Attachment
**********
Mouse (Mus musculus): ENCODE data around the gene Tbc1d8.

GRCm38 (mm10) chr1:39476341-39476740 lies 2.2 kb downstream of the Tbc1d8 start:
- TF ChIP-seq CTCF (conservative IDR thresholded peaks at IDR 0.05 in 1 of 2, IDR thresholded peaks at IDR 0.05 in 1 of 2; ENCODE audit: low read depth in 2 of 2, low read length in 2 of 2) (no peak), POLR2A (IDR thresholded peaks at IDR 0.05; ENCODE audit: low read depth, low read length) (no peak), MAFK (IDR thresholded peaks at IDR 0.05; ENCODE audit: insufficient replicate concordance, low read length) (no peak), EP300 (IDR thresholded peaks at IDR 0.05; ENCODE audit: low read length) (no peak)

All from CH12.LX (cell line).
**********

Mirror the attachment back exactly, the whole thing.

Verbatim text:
Mouse (Mus musculus): ENCODE data around the gene Tbc1d8.

GRCm38 (mm10) chr1:39476341-39476740 lies 2.2 kb downstream of the Tbc1d8 start:
- TF ChIP-seq CTCF (conservative IDR thresholded peaks at IDR 0.05 in 1 of 2, IDR thresholded peaks at IDR 0.05 in 1 of 2; ENCODE audit: low read depth in 2 of 2, low read length in 2 of 2) (no peak), POLR2A (IDR thresholded peaks at IDR 0.05; ENCODE audit: low read depth, low read length) (no peak), MAFK (IDR thresholded peaks at IDR 0.05; ENCODE audit: insufficient replicate concordance, low read length) (no peak), EP300 (IDR thresholded peaks at IDR 0.05; ENCODE audit: low read length) (no peak)

All from CH12.LX (cell line).